This post builds on an article written yesterday, the 1st of April, for the Irish Times. The article was entitled, “Covid-19: Five crucial factors behind an economic recovery”.
The article addressed practically the most crucial factors behind our recovery in the coming months, factors such as the extent to which level 5 restrictions must stay in place, which is unfortunately somewhat out of our control. As the article said, “The Republic’s economic trajectory is tied into one thing at the moment: the evolution of Covid-19.”. It further said that it would likely be June or July until vaccines had been administered to a level which would allow critically hit sectors such as the hospitality sector to open again. Likely then, it will be much longer until concerts, club nights and the like will return to their original levels of activity.
Justice Minister Helen McEntee recently announced planned reforms of the archaic licensing laws which have so far governed, to ruin, nightlife in Ireland. The reforms will see extended drinking hours and the removal of the need for premises to purchase ‘Special Exemption Orders’ in order to bypass the current licensing laws and serve alcohol. Just imagine, an end for the perceived need, of young groups especially, to pre-drink heavily before heading out in order to save on expensive drinks and account for such constricted times inside the doors of a venue. Imagine a world where everyone doesn’t spill out into the streets at the same time, unsatisfied by their short experience inside the bar, zombie-walking en masse to the nearest Maccie D’s to see once again, just how long a queue and a wait we are capable of amassing, or of how many taxis we can be unsuccessful in hailing down as we vie for their attention with the hundreds of others who have similarly been spit out of nightclub doors into the poorly licensed streets of Dublin City.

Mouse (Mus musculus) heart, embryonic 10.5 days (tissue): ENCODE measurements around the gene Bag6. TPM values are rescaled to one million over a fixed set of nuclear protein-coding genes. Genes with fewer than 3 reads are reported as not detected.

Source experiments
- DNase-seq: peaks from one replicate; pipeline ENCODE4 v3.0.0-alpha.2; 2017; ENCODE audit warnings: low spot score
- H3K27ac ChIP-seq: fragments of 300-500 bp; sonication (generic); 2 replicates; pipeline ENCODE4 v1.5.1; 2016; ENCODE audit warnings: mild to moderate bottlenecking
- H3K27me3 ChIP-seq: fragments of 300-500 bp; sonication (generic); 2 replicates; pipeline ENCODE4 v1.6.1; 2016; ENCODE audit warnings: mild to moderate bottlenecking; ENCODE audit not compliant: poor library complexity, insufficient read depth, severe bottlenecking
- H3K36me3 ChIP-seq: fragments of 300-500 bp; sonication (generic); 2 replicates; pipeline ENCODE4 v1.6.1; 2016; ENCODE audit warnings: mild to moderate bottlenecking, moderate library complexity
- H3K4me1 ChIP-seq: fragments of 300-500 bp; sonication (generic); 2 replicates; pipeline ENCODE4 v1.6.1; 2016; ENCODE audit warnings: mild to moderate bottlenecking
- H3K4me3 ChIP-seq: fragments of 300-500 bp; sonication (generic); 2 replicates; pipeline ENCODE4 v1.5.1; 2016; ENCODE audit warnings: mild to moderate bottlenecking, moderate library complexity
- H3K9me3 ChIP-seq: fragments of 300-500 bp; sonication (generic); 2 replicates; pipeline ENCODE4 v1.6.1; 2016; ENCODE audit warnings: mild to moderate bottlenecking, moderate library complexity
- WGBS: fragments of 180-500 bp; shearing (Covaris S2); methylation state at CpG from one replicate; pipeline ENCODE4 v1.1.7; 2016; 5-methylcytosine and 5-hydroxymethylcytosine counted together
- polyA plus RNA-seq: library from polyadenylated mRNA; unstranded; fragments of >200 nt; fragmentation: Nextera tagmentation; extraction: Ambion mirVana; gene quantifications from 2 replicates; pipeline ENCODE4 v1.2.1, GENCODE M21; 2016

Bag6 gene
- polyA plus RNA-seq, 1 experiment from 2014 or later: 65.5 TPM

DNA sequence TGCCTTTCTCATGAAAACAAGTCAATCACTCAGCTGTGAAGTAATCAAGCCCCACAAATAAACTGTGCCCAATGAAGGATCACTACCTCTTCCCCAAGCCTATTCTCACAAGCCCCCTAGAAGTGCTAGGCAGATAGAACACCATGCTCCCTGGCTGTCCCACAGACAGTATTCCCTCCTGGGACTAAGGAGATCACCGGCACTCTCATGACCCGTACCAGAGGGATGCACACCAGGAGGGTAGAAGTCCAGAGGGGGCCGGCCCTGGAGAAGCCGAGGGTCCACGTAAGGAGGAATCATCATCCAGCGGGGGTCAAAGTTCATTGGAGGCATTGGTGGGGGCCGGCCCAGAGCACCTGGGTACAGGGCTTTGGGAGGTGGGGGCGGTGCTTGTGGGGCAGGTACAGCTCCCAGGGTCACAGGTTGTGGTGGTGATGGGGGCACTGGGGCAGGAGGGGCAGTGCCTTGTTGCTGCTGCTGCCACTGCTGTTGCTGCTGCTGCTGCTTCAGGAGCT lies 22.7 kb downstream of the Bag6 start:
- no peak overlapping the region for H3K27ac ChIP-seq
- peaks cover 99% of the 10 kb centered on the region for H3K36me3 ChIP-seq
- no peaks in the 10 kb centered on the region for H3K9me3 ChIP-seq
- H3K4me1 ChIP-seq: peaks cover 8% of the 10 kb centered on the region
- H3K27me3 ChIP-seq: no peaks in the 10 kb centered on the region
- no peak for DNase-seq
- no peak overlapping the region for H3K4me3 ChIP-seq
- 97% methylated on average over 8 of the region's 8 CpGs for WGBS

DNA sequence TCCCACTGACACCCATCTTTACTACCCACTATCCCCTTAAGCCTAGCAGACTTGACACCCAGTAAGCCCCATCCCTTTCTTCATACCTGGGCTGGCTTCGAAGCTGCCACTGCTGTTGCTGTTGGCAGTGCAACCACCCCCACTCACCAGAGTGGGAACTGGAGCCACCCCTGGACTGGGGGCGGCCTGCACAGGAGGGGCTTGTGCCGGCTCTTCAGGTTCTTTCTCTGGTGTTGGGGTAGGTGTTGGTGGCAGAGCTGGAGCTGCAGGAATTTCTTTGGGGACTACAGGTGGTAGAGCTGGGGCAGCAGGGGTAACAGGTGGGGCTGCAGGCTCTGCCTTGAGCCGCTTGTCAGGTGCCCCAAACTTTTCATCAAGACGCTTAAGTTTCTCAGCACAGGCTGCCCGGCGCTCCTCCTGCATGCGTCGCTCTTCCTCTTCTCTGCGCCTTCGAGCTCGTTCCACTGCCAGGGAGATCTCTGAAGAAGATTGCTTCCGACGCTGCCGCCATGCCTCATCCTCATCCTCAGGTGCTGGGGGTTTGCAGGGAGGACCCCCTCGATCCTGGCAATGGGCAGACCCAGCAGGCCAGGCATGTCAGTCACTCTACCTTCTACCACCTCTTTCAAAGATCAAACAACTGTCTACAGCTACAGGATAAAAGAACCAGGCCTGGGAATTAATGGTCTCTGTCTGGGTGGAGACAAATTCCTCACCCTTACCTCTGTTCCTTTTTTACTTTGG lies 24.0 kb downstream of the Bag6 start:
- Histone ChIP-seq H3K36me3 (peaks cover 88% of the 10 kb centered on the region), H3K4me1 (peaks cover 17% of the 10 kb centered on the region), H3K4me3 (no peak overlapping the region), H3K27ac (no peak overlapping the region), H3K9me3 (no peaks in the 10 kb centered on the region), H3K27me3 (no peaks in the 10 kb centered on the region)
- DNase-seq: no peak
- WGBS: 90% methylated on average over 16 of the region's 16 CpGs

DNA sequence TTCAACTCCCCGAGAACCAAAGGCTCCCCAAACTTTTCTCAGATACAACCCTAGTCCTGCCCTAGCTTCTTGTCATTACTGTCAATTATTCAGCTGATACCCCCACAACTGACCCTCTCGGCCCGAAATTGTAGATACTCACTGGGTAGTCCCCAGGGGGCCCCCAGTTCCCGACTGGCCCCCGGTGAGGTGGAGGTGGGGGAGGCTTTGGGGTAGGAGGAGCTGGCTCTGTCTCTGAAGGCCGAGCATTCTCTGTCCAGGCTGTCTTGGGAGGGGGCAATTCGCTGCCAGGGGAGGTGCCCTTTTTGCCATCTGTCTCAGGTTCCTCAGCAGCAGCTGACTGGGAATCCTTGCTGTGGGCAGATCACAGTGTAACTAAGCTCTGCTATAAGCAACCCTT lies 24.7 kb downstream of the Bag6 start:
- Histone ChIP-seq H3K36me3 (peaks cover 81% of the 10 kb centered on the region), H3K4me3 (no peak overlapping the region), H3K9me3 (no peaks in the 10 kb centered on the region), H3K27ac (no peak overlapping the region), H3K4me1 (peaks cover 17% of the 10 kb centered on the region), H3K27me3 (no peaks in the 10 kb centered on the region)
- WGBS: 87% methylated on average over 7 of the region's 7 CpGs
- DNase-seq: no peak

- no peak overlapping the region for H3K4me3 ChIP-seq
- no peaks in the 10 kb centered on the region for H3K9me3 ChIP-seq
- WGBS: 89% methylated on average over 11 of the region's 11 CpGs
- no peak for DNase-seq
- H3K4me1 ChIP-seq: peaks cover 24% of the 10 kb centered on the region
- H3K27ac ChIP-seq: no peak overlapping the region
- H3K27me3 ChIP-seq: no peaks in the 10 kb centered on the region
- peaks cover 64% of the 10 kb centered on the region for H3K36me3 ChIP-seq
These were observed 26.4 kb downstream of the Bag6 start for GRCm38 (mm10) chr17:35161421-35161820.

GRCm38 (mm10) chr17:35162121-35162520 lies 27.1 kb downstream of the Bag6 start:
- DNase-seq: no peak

Imagine Berlin, or just about any other major European city! The recent announcement by the minister might constitute the first step in what will be a long journey towards embodying some of the principles inherent in the nighttime economies of some of the major cities of Europe. And that’s a key word, economy. One of the major problems with regard to nightlife is that Ireland’s approach has been ignorant as to the economic potential of its nightlife. We’ve been quite catholic mothery about it up until now, it seems. Why else would we allow the Public Dance Hall Act of 1935 have such a bearing on today’s nightlife. Especially seeing as it is nonsensical. It contributes to public disorder, having everyone thrown out onto the street at the same time, creating an environment where people feel they must binge drink beforehand to get the most out of a limited space of time in the city’s bars (the rationale of doing so can be contested, but not the fact that people do it for that reason).
The closure of iconic venues such as District 8, a genuine draw for huge international electronic music acts, to make way for yet another tourist hostel or apart-hotel, is a somewhat contradictory move. Why build another place for tourists to stay at the expense of a culturally iconic venue which was itself a tourist draw? Not to mention a socially crucial space for the city’s residents.
In any case, given the right focus and appreciation, nightlife in Ireland could both be harnessed by government for its economy-saving potential, and at the same time moulded into something socially beneficial to Irish society at large.